by Jack Russillo
Work on the long-awaited RapidRide R Line that will one day replace the Route 7 bus will be paused indefinitely, King County Metro has decided over the past several months. The halt comes after the King County Council’s vote on the 2021-2022 proposed budget last month. An online public town hall tomorrow, Dec. 4, will provide more updates and allow community members to ask questions about the project’s suspension.
King County Metro said the main reason for stopping the upgrades to the Route 7 bus line — which currently connects the International District to Rainier Beach and would eventually become the RapidRide R Line — was “an unprecedented loss” in funding due to the COVID-19 pandemic. The effects of the pandemic drastically decreased sales tax revenue and fare collections, the two largest funders of the transit project.
The Route 7 bus was originally scheduled to be replaced by RapidRide in 2024, but it will continue to run with normal and frequent service along its existing route for the foreseeable future. Progress on the RapidRide expansion was set to begin in 2021, but now the entire R Line project is paused.
Metro originally planned to fund and upgrade seven bus lines to RapidRide service by 2027, but that number has been reduced to three routes by 2024. While the pause means that the R Line will be pushed back for some time, the RapidRide H (today’s Route 120 between Burien, White Center, Delridge, and downtown Seattle), the RapidRide G Line (connecting Madison Valley and downtown Seattle), and the future RapidRide I Line (between Renton, Kent, and Auburn) are all still a part of Metro’s proposed budget, and progress will continue on those projects.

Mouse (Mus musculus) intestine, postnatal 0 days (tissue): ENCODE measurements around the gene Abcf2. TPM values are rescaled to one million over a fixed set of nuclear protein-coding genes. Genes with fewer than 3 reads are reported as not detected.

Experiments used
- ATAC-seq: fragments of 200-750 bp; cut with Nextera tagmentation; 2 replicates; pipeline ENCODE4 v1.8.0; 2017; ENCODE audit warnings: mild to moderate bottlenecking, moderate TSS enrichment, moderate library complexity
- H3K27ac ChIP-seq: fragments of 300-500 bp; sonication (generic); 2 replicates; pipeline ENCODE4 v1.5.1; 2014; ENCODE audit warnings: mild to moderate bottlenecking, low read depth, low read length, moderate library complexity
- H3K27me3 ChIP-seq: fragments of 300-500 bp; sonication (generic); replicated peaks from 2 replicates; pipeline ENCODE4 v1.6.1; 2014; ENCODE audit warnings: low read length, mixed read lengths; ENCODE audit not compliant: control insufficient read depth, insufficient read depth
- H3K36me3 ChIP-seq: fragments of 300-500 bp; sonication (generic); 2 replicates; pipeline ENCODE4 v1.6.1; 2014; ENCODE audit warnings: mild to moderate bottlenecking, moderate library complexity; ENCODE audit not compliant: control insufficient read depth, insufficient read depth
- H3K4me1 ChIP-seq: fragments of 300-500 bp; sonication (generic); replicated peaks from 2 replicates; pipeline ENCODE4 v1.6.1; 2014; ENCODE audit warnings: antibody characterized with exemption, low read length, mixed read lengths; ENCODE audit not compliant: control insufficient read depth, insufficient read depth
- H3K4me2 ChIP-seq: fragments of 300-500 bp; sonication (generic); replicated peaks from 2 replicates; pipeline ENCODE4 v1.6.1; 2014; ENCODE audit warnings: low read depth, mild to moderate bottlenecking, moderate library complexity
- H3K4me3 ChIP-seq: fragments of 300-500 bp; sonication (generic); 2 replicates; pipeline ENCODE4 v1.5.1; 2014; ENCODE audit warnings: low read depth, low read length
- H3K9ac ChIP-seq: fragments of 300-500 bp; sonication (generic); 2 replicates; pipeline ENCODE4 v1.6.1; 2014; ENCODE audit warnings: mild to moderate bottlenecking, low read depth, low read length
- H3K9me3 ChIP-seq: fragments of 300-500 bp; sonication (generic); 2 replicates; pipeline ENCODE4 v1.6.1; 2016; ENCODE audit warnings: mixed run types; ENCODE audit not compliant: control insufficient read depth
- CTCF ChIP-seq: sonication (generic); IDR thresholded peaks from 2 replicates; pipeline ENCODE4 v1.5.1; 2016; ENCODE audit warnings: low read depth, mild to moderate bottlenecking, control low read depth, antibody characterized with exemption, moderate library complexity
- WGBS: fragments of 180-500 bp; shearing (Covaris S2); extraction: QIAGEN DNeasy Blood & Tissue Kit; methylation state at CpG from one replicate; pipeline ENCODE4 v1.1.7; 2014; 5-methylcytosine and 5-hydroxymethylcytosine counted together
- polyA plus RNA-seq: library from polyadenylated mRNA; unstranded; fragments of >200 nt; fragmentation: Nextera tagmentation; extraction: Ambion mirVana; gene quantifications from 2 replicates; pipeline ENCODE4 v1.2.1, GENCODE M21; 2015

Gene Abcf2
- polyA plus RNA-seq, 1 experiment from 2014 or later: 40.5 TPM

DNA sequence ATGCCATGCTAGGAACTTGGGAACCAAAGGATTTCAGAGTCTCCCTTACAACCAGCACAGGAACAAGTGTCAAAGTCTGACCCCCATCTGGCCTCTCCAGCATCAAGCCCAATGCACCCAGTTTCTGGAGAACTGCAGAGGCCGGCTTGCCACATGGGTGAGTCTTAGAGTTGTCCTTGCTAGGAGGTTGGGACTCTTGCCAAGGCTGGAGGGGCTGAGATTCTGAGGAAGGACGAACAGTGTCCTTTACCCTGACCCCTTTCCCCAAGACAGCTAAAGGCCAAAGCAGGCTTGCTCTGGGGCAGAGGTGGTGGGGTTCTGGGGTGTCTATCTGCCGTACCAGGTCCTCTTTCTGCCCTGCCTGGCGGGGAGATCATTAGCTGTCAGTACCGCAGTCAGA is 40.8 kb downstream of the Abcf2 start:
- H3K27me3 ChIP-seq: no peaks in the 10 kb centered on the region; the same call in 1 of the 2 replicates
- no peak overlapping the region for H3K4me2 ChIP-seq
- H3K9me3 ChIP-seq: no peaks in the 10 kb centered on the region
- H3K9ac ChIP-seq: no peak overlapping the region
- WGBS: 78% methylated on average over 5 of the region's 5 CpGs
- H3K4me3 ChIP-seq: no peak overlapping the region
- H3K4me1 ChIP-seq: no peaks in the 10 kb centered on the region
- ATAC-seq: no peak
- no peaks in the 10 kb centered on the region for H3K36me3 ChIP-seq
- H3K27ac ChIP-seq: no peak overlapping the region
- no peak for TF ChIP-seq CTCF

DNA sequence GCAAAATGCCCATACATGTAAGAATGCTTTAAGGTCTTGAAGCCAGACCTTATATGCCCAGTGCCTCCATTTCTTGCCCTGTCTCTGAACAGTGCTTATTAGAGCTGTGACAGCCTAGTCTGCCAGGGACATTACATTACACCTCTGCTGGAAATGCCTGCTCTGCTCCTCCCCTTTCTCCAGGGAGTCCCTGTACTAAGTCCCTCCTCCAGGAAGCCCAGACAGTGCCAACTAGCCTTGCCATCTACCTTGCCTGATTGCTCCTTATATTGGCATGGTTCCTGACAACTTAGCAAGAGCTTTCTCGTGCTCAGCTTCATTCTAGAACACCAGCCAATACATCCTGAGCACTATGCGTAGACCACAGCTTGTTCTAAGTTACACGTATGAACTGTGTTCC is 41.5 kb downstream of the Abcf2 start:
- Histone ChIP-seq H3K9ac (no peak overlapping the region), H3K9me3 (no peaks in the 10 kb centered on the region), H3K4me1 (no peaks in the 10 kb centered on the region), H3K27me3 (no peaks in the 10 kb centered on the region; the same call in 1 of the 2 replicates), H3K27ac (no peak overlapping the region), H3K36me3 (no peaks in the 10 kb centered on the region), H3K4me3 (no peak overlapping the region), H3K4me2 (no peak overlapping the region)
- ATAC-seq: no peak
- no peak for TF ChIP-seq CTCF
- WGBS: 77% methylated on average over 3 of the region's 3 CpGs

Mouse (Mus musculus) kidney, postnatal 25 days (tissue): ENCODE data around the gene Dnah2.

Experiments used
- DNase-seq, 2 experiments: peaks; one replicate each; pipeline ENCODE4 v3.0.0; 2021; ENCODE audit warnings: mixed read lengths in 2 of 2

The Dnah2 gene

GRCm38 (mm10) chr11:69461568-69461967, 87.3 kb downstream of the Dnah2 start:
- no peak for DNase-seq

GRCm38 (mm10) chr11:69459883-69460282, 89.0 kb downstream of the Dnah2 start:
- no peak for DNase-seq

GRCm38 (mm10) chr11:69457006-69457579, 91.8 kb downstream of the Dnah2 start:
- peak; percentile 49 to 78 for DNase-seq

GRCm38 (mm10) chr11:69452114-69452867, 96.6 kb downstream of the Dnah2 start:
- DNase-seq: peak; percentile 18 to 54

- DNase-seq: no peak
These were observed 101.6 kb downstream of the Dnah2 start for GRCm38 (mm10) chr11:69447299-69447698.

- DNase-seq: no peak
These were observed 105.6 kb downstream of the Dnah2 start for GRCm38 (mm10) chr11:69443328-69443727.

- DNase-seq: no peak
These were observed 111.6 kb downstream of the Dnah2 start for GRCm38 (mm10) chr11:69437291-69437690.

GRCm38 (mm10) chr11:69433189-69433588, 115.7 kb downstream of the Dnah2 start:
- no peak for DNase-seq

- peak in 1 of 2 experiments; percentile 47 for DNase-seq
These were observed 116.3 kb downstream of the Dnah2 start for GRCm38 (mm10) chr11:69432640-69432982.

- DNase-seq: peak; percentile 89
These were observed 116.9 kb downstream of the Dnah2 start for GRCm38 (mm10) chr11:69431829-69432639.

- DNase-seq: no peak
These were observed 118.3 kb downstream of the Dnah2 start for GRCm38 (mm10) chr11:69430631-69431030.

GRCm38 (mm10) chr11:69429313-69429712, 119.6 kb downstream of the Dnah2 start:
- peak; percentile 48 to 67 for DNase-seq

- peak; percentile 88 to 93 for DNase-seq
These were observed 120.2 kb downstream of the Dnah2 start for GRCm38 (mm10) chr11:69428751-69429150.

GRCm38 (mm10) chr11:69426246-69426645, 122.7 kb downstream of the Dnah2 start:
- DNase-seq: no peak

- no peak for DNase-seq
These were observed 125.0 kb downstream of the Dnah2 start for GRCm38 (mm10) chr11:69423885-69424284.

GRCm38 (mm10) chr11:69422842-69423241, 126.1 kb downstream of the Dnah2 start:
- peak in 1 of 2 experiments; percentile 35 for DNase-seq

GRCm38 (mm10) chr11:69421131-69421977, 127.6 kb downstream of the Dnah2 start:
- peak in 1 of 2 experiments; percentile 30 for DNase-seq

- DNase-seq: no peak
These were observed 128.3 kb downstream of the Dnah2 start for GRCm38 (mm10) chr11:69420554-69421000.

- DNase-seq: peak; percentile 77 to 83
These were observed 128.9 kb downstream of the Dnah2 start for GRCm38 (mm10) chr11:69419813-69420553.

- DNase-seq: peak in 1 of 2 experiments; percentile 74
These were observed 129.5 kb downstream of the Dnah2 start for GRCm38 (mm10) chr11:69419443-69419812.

“Part of [how Metro made the decision to prioritize the RapidRide lines] is where they were in the design phase …” said Michelle Huynh, a community relations planner for Metro. “And also, we as an organization really take into consideration equity. Given the amount of service we have in south King County and the expected growth as the RapidRide lines are built and they launch service, there was the consideration that south King County could benefit from an I Line versus an R Line. However, that was a very difficult conversation and it was very close because both the southeast part of Seattle and south King County both have a lot of need.”